|Predator | Apex predator | Epifaunal carnivore | Nektobenthic carnivore | Infaunal carnivore | Insectivore | Microcarnivore | Molluscivore | Piscivore | Scavenger | Epifaunal scavenger | Infaunal scavenger | Omnivore|
Apex predators (also alpha predators or superpredators) are predators that as adults are not preyed upon in the wild under normal circumstances. Some can be superpredators in some environments but not others (e.g., tuna). These species are often at the end of long food chains, where they have a crucial role in maintaining and determining the health of ecosystems. Even those not dangerous to humans (e.g., owls) are formidable predators in their respective niches.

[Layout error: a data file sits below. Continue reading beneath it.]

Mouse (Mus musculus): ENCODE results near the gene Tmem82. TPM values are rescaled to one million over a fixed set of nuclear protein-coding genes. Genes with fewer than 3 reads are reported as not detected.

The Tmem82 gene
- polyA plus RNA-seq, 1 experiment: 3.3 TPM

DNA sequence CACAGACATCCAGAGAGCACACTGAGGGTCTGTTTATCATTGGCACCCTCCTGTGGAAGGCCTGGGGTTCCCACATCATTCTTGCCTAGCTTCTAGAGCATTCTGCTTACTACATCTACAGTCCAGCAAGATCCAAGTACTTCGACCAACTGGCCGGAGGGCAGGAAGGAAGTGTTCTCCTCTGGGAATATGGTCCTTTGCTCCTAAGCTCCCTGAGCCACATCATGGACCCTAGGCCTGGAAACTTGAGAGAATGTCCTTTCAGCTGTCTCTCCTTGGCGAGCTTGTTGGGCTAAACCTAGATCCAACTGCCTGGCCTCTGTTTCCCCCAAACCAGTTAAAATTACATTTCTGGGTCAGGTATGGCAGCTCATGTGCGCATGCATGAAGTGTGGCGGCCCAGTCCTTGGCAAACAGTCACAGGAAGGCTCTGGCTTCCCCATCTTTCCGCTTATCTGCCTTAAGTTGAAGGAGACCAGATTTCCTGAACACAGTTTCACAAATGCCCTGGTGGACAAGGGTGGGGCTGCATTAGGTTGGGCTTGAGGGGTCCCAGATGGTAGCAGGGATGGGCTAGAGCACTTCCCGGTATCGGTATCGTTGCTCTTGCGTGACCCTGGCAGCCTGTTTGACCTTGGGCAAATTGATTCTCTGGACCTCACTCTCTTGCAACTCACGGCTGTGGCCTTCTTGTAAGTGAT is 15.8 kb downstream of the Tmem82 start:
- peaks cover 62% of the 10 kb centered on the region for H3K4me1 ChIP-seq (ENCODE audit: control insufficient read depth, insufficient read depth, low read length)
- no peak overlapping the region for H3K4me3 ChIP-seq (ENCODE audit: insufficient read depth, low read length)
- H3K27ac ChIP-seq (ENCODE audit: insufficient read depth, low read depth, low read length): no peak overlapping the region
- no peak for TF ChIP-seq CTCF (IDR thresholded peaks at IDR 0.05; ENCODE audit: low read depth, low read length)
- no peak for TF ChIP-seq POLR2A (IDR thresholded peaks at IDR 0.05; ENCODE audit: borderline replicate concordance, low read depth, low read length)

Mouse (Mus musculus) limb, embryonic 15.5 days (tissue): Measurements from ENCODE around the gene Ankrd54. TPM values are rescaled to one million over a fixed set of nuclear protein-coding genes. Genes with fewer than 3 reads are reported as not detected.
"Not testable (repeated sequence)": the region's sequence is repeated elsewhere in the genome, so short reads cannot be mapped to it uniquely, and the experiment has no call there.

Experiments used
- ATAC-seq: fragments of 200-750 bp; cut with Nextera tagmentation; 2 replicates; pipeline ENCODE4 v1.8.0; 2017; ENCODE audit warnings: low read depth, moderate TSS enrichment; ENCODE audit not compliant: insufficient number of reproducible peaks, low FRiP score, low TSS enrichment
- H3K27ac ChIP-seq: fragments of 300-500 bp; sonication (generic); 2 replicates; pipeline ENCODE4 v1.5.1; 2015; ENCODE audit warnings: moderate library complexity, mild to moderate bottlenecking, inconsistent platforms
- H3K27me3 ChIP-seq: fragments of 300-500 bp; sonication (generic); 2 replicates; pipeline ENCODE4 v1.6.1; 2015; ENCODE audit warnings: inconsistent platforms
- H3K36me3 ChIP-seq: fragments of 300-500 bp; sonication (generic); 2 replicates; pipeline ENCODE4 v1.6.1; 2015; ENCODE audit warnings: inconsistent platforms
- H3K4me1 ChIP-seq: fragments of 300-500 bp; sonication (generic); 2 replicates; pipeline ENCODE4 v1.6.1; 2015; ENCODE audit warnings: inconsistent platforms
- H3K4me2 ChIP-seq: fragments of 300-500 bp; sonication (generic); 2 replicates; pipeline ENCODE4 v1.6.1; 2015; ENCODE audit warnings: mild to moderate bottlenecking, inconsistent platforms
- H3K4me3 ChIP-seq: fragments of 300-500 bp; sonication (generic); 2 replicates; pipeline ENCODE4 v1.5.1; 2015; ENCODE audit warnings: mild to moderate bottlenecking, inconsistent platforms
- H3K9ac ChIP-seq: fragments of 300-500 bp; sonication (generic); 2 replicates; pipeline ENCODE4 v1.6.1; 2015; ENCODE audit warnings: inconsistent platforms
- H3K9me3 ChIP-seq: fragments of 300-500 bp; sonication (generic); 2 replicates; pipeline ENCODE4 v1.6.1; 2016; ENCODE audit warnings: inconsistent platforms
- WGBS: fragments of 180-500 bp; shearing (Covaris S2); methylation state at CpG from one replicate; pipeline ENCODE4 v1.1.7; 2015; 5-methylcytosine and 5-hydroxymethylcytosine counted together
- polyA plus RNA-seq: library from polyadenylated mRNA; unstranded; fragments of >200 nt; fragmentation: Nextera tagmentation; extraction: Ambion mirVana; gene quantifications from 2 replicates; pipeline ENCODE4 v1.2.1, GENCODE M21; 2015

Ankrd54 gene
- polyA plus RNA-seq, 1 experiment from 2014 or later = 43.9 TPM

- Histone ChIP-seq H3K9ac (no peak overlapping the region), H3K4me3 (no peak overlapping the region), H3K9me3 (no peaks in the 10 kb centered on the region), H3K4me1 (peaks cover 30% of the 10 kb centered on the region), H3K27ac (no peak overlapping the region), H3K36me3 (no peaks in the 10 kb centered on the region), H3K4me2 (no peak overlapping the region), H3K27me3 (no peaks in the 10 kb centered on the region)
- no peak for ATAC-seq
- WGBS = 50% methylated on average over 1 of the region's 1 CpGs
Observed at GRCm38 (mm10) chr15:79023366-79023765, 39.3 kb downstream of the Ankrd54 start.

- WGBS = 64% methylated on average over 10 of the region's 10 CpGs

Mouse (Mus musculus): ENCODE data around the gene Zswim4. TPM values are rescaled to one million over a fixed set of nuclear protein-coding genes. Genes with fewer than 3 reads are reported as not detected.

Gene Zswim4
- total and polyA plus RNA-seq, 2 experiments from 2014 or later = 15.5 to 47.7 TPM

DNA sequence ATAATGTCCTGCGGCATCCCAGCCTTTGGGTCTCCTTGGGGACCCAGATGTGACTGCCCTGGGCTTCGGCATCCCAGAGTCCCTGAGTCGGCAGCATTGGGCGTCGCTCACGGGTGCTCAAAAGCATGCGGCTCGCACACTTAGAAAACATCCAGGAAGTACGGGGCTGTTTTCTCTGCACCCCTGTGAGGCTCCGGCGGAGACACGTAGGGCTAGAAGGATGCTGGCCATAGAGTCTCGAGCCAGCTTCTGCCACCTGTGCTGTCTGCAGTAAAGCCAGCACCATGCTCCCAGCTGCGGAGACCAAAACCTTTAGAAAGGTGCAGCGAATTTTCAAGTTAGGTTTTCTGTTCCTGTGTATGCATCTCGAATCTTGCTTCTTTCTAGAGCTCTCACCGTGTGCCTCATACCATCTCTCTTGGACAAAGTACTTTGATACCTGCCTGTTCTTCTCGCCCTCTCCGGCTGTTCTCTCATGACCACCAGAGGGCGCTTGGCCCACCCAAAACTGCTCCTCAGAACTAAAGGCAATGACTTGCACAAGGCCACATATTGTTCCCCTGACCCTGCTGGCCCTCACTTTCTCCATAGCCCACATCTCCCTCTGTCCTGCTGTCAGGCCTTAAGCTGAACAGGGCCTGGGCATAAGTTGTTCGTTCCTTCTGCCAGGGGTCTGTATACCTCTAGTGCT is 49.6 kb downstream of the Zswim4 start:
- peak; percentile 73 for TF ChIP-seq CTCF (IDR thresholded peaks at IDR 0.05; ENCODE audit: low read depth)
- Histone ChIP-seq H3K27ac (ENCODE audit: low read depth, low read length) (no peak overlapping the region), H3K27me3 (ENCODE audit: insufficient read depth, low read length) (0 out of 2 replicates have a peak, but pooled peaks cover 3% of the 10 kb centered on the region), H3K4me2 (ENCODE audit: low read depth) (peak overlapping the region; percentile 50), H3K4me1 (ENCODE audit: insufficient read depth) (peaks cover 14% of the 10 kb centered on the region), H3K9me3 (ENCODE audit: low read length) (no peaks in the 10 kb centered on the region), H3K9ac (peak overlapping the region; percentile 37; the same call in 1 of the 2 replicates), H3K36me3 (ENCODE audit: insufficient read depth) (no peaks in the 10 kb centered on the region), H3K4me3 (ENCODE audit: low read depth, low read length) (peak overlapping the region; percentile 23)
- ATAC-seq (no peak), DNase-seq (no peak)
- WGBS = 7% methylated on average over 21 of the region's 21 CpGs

Due to their placement atop the food chain, many (but not all) apex predators are also keystone predators. For instance, the Great White Shark is an apex predator, but it is not a keystone predator: it has not been demonstrated to regulate prey species within the ecosystem. The gray wolf, on the other hand, is both an apex predator and a keystone predator, as it keeps populations of deer (or caribou), hares, and beavers in control. Humans are themselves superpredators, and under some conditions, so are dogs, particularly if large, in packs, attack-trained, or fight-trained.
In polluted environments apex predators can be vulnerable to pollutants. These get concentrated in their bodies.